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Young Art and Old Hector by Neil M Gunn

Souvenir Press, 1985 reprint from 1942, 255 p. One of the Herald’s “100” best Scottish Fiction Books.

Young Art and Old Hector cover

On finishing this uplifting book I reflected that it depicts a kind of relationship which either no longer exists or will expire shortly. Young Art is eight or so years old, hence not well versed in the ways of the adult world. His friend and confidant, Old Hector, the ancient of their small village, is a repository of sagacity, wisdom and local knowledge. Their warm, mutual affection shines through the prose describing their interactions. These days I fear the world of the young is so divorced from that of the old that common ground such as Art and Hector have here would be very hard to find.

Young Art and Old Hector is another chronicling of a way of life that was passing – had passed at the time of writing. This is one of the perennial themes of Scottish literature. Hector says to Art, “‘I know every corner of this land, every little burn and stream, and even the boulders in the stream. And I know the moors and every lochan on them. And I know the hills, and the passes, and the ruins, and I know of things that happened here on our land long long ago, and men who are long dead I knew, and women. They are part of me. And more than that I can never know now.’” Hector tells Art, “‘There are many places, many many places, with names that no-one knows but myself, and they will pass away with me.’” Whereupon Art asks Hector to teach them to him so that they won’t die. That instinct may have been what prompted Gunn to write this novel. Whatever, while people still read old books the past is never entirely dead.

There isn’t really much of a plot, what there is revolves around an illicit still set up to produce whisky for a wedding party, the authorities’ attempts to catch those operating it and their subsequent outwitting, but Gunn’s facility in entering the mind of a child is superb. An example of Art’s misunderstanding of grown up ways is his conclusion that courting must be a very bad thing. A conclusion only compounded when his hand is innocently held by a young girl. Gunn makes the comparison with the second childhood of the elderly but emphasises it does not entirely hold, especially in their differing perceptions of time.

Hector has a few good lines. “Old Hector maintained that money wasn’t everything… and in his young days people didn’t hanker after it so greedily as they did now.” To the objection that had they been more alive to it they might not have been cleared out of the Clash in the time of evictions he replies, “‘It was the lairds and the factors who were keen on the money, and it’s because they were keen on the money that they drove the people forth.’” Hector also says “‘I have not observed that it’s the people who are out to make money who are the helping kind…. the more they make the grippier they become.’” “‘Whenever the prime concern in life is money-making then you have trickery and brutality and wrong.’” “‘Human dealings are founded – founded – not on money but on what is fair and just all round.’” He relates how the legalisation of distilling in effect stole the people’s drink from them and had not left them “‘wherewith to buy it.’”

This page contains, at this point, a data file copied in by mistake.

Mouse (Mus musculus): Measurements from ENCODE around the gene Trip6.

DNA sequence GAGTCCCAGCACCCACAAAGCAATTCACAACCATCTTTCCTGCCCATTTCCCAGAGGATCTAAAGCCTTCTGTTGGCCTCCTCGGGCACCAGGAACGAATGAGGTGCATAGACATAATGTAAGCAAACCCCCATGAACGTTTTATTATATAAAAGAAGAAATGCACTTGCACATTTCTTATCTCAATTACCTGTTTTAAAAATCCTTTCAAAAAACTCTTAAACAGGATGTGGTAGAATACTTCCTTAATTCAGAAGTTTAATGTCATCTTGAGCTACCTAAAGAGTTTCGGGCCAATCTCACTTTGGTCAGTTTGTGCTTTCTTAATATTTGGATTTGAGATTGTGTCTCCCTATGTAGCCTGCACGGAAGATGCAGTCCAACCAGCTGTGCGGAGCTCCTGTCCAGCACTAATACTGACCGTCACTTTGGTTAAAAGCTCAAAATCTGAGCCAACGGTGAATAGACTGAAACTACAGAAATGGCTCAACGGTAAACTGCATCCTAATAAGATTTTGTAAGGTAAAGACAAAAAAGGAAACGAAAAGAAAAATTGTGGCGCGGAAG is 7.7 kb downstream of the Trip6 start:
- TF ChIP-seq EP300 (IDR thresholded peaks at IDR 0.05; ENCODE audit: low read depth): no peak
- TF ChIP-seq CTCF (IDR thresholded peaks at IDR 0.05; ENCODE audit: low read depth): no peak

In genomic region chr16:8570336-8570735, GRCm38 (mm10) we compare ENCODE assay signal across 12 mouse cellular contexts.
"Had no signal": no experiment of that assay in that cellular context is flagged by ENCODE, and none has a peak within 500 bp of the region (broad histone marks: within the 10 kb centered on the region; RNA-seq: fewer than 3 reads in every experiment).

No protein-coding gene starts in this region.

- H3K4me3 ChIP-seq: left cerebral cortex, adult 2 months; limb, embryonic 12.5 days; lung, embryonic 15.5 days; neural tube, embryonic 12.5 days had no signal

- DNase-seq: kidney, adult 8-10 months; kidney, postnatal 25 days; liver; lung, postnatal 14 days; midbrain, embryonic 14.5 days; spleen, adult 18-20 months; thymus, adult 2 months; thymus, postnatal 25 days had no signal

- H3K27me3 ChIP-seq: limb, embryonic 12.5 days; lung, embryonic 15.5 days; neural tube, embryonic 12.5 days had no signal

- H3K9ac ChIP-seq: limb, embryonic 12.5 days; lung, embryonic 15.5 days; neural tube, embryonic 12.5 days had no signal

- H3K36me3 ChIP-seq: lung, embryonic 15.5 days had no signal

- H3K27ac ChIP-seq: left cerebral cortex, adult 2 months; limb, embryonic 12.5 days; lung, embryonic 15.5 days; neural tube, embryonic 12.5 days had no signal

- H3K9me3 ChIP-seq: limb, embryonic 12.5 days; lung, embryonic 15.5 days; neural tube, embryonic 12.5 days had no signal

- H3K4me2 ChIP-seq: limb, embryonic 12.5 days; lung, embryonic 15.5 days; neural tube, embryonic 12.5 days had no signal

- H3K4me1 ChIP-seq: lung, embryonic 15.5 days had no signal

And here’s a thought that feels almost quaint in this modern age. “‘What’ asked Art, ‘is the most wonderful thing in the world.’ ‘A kind heart,’ answered Old Hector.”

Pedant’s corner:- On the book’s back cover; Donal (in the text it is always Donul.) Otherwise: dike (dyke is the preferred British spelling for an embankment or low wall,) primeval (I prefer primaeval,) “‘Are there? “I have never’, said Mary-Anne” (has the comma misplaced outside the quotation marks,) “and t but half the size” (has the space for the “i” of it but the “i” itself is missing,) “does not now what to make of me” (ditto the “k” of “know”,) “Every littl place (ditto the e of little,) paradisaical (I’ve only ever seen this as paradisiacal before but it’s an accepted variant.) A big thumbs up for “Amn’t I?”

Interzone 266 Sep-Oct 2016

TTA Press

Interzone 266 cover

Stephen Theaker’s Editorial muses on awards; their disadvantages and their necessity. Jonathan McCalmont’s column1 discusses Emma Geen’s The Many Selves of Katharine North favourably while Nina Allan reflects on the connections between classical and folk music on the one hand and the weird/faery on the other.
In the Book Zone I review Alastair Reynolds’s Revenger (recommended.) Also gaining approval are Paul Kearney’s The Wolf in the Attic (even if it does require a sequel,) Peter S Beagle’s Summerlong and Gaie Sebold’s Sparrow Falling.
In the fiction, Tade Thompson’s The Apologists is set in the aftermath of an invasion of Earth by aliens who hadn’t realised it was inhabited. Discovering their oversight, they keep six remnants alive on a simulated world.